The Metanoia EP is the follow-up release to local trio North's The Great Silence (2012), which received glowing reviews from the likes of Alternative Press and Decibel magazine. The group is startling and innovative, boldly jumping into unexplored terrain.
While North's style is ostensibly stoner metal with avant-garde leanings, the band is far more than that. The breadth of integration of these sensibilities is seamless enough to invert the description and leaves Metanoia among the most groundbreaking rock music records made in years.
The four tracks on this release don't vary much in tempo or melodicism, but that's hardly a criticism. Individually, each song is epic in scope, mood and texture in Lawrence of Arabia proportions, and the EP plays as a suite where pummeling rhythms unfold naturally into gorgeous sections of near-ambient music and vice versa.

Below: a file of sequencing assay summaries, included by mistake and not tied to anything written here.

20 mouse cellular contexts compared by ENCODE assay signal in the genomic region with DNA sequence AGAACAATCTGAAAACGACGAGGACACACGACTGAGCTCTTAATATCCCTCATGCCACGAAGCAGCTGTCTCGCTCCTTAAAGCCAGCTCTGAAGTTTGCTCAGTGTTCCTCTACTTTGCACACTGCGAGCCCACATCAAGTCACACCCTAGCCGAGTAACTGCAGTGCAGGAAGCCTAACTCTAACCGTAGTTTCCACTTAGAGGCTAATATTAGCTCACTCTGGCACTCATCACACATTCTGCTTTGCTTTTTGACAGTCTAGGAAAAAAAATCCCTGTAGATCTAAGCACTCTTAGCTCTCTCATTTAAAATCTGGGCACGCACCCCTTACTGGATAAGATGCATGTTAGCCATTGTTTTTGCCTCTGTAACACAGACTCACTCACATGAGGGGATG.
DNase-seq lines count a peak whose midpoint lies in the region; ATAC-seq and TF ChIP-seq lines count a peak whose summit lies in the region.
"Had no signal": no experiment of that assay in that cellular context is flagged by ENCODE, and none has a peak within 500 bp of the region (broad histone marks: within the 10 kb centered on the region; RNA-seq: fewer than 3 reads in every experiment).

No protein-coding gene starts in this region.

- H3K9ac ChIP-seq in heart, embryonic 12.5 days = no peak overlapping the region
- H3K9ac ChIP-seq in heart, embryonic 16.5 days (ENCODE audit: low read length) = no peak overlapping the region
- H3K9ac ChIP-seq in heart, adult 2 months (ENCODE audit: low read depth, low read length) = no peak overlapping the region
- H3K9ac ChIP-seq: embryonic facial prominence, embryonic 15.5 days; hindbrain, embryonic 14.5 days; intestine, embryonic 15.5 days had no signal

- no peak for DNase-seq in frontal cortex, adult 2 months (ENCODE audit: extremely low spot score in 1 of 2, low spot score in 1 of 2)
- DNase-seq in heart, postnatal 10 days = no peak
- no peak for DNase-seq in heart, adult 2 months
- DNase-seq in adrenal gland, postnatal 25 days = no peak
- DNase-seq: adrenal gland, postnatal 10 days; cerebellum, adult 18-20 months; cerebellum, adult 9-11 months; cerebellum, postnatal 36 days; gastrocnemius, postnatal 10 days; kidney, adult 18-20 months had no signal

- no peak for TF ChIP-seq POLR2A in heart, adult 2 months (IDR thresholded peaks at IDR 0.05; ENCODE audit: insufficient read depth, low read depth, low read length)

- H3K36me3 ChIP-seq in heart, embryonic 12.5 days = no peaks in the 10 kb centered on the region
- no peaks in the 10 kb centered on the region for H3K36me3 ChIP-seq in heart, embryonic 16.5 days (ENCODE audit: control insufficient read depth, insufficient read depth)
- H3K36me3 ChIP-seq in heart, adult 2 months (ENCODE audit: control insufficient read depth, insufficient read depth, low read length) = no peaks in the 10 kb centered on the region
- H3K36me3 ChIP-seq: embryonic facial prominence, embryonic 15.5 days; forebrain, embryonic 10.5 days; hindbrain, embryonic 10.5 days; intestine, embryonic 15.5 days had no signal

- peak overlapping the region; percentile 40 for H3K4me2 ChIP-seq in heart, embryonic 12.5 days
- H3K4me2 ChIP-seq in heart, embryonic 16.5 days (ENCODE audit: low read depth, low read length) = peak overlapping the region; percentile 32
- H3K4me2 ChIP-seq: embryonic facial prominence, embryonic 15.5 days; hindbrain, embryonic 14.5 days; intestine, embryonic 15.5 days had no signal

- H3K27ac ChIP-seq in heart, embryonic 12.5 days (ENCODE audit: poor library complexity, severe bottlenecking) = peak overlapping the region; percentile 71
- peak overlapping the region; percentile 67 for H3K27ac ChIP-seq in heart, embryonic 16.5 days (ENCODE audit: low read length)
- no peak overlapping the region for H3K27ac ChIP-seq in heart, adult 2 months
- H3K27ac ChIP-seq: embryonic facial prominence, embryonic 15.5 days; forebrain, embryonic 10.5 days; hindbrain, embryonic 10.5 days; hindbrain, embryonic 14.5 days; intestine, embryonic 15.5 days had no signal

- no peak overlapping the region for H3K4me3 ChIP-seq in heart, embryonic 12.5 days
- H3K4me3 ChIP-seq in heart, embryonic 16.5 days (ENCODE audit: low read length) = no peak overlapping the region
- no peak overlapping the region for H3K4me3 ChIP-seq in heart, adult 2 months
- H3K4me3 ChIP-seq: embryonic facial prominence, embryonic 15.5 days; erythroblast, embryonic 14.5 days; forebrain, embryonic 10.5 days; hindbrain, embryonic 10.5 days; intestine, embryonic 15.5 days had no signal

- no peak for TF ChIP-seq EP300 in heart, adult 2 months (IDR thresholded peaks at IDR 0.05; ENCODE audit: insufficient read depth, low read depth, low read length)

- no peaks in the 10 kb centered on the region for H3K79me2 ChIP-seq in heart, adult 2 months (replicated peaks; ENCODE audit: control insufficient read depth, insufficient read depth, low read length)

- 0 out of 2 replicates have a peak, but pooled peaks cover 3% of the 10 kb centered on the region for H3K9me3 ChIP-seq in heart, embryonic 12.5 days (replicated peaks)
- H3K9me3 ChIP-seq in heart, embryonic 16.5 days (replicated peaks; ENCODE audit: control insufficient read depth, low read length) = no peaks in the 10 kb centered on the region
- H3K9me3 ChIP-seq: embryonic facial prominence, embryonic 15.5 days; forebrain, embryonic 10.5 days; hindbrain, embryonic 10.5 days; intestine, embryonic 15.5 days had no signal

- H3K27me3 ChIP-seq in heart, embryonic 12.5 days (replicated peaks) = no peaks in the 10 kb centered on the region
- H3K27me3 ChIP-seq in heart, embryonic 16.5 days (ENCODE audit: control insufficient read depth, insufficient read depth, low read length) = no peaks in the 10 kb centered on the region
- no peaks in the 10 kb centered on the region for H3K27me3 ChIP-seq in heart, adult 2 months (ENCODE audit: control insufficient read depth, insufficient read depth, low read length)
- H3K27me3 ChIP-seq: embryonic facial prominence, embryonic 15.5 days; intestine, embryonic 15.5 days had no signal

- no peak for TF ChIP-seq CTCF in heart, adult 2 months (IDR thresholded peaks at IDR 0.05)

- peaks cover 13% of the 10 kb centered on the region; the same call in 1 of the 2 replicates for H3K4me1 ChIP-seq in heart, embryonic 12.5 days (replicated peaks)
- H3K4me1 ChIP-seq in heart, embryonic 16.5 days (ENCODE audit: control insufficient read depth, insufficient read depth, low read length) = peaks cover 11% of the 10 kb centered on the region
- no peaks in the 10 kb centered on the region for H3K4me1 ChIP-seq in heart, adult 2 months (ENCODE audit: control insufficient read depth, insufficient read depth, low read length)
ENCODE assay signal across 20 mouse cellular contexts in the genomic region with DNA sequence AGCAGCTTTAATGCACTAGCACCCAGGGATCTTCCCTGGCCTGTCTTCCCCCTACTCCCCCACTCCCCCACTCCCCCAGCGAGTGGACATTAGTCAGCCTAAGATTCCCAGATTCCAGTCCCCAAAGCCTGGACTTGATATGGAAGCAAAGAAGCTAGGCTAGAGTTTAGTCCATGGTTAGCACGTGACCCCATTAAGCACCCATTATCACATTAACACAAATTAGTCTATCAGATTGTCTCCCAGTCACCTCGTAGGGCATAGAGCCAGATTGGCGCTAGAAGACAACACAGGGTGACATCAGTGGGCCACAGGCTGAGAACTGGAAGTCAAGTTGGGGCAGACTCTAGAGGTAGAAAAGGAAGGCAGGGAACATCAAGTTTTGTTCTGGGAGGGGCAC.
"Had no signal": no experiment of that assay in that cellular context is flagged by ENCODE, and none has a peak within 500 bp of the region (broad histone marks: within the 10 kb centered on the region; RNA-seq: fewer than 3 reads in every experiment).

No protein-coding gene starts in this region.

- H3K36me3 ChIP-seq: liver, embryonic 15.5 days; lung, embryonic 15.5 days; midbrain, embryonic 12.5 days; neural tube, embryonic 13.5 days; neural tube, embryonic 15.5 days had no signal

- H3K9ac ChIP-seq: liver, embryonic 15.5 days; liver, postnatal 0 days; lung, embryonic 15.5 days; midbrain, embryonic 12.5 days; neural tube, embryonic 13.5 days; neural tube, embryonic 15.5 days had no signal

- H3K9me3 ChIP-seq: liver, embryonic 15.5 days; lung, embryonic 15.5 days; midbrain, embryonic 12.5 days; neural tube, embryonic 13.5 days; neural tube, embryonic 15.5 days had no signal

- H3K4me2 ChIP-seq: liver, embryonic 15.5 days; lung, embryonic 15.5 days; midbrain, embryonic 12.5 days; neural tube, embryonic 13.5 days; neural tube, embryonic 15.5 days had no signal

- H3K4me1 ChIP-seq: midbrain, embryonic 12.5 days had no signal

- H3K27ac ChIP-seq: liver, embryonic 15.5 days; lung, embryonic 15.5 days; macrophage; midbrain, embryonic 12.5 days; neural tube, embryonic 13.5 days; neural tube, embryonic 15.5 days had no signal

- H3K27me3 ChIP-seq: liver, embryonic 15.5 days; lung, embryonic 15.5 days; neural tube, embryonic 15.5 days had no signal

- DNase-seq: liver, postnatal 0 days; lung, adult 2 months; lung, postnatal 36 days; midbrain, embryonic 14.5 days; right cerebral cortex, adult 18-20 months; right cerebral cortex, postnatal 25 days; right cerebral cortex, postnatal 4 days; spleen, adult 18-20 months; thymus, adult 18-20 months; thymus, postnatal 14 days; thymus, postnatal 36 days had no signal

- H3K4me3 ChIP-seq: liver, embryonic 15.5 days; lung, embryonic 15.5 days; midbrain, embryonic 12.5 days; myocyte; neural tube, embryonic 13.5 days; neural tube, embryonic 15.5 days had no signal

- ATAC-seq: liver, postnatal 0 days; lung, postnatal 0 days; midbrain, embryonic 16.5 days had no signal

With nearly no discernible musical precedents to provide a guardrail of identification, Metanoia is challenging and unsettling, but ultimately thrilling. The effort spent exploring North's blurry world pays off in dividends, especially in the mind-blowing catharsis of "Nefelibata." It's not that Evan Leek's murky wailing belies much angst on the surface; the release is primarily in the excitement of hearing music as foreign as it is passionate. North is that rare act that just created a new genre.